I like the Windows 7 experience and I have no regrets having left the Windows XP world behind, at least on my laptop. I’ve still got other computers that run Windows XP, and will for some time.
However, it’s not all "milk and cookies time." Sometimes, it’s difficult to get programs, at least those that were written for earlier version of windows, to work completely in the 32-bit version of Windows 7.
The 64-bit version of Windows 7 is "the coming thing" but there’s still little software written specifically for it. Device drivers continue to be an issue with the 64-bit operating system, although its supposedly a big step forward from the Windows Vista 64-bit driver problems.
So far, with the 32-bit version of Windows 7, I’ve been able to work out all the issues I’ve had with older software. Let’s look at an example of the problems and solutions in running older programs on Windows 7.
My email program of choice is Eudora, which was last updated in 2006. It’s still available, but for new users, I would suggest that you try Thunderbird instead. Eudora has been discontinued and many of its functions are being added to Thunderbird (just not one that I really like).
Everything in Eudora worked fine except for two things, both of which have now been solved.
First there was a minor problem, but it generated an error message every time I started Eudora. My Eudora option for MAPI was set to the default, where Eudora uses its own MAPI server. Eudora wanted to make a backup copy of Microsoft’s MAPI server and then write over the original.
Windows 7 wouldn’t let Eudora write its MAPI server program file into the Windows directory. No problem. I turned off that option and have seen no impairment in Eudora’s functionality or ease of use.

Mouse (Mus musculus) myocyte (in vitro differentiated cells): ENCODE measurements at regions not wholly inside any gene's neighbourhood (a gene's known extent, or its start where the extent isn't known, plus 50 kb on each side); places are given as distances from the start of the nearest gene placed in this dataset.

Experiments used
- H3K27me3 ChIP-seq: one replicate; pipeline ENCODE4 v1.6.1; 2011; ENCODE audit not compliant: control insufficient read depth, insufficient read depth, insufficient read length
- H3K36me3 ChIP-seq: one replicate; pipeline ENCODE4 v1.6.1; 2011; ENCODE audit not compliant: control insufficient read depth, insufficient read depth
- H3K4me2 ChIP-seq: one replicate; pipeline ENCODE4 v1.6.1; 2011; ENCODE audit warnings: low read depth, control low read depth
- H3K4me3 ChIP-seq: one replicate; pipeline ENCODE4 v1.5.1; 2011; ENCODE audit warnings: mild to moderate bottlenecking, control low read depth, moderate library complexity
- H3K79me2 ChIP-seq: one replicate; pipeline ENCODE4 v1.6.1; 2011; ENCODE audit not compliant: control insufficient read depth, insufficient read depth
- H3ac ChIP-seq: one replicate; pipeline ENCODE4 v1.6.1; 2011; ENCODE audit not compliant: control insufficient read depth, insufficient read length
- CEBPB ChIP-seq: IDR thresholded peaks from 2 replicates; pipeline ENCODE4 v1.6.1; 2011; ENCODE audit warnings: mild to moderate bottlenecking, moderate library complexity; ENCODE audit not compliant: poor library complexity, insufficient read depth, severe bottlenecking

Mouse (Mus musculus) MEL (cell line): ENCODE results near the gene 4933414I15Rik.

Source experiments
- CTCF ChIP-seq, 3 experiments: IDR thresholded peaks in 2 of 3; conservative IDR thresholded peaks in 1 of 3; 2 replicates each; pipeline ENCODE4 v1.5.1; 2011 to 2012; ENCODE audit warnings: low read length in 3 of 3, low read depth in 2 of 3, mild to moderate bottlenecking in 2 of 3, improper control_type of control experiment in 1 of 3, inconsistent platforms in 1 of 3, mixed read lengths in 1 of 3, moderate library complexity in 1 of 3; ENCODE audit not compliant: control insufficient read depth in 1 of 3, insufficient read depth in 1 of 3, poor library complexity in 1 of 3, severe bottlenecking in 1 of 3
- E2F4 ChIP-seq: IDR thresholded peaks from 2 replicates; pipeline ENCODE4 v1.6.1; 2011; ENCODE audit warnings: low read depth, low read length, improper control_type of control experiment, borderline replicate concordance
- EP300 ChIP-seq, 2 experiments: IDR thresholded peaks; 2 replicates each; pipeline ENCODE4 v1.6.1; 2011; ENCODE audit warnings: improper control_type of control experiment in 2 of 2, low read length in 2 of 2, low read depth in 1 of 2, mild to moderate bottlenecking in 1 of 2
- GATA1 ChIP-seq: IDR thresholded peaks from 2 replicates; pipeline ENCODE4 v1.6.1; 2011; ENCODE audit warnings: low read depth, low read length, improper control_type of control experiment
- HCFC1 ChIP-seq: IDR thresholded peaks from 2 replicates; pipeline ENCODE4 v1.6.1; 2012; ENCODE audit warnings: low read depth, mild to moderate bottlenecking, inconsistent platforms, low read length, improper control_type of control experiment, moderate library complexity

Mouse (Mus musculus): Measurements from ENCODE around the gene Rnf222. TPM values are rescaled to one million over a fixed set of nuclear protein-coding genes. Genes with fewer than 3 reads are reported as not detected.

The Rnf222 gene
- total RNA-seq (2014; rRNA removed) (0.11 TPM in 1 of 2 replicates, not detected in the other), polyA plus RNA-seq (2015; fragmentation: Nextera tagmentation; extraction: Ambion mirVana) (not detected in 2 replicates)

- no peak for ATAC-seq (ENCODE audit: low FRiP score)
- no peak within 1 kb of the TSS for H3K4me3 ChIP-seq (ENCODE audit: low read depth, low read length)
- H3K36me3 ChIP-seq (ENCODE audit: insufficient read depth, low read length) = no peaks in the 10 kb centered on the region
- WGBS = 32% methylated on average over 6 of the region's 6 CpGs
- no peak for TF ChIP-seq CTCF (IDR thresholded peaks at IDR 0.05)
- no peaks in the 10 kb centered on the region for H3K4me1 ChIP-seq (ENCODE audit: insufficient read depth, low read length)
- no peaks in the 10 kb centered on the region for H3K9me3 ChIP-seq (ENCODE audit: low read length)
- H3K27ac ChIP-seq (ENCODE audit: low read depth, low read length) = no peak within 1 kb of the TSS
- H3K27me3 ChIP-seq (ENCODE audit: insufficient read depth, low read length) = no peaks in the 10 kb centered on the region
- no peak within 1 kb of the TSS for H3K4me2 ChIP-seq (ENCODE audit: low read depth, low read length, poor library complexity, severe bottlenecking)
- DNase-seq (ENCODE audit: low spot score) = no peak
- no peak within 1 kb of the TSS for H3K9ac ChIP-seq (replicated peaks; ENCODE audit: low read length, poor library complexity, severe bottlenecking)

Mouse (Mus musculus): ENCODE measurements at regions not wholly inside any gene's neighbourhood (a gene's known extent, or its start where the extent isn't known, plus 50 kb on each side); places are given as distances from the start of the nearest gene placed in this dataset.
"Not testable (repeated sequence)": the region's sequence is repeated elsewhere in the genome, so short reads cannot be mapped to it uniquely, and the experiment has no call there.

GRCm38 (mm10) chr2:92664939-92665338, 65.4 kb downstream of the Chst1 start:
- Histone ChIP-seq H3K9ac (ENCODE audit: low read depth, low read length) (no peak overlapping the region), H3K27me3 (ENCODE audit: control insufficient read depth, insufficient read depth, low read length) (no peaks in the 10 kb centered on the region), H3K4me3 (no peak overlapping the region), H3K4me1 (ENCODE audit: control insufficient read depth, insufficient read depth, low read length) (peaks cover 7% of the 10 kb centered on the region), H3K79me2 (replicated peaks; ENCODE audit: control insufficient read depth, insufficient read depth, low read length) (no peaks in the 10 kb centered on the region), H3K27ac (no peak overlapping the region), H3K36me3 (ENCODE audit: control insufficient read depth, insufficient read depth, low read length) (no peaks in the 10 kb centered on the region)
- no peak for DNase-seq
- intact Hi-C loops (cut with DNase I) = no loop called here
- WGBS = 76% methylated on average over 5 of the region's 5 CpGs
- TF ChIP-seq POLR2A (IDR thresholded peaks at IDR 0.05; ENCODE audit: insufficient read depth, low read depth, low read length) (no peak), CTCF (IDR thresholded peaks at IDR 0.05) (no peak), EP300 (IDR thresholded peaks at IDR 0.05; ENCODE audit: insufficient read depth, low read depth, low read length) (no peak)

The other problem was a little more complicated, but again easily solved.
When Eudora starts, it checks to see if it’s the default email client. If it’s not, it tries to change the Windows Registry to make itself the default.
Unfortunately, the latest version of Eudora is from early 2006, before software manufacturers really learned that we prefer to get a choice. Eudora did not have any option to turn off the "make me the default" function. I wanted it as the default, so that wasn’t the real issue.
The problem was that Windows 7’s "Program Defaults" window gives you a list of programs to choose among. There’s no Browse button — it does not allow you to pick a program to be a default other than the ones it lists, and it didn’t list Eudora.
The solution took a few steps, which I did because I’ve run Eudora so long that I trusted it.
First, I turned off Eudora’s auto-checking for new emails. That way, Eudora would not check for email (and possibly download any malware) unless I manually clicked the Check Mail button.
Then, I right-clicked on the Eudora shortcut and clicked on "Run as Administrator." this, temporarily for this execution only, gave Eudora high privileges (high security clearance).
Eudora started up, but it didn’t give the error message about not being able to make itself the default email program, so it was successful in updating the Registry.
Finally, I immediately stopped Eudora, and started it again normally, not in Administrator mode — and did not get any error message this time — and then I turned on the automatic checking for new emails. Hurray! All solved.
Could I just have turned on the Windows XP compatibility mode and solved the problem that way? Honestly, I don’t know. It never dawned on me to try that until I was writing this article.
That’s a test for the future…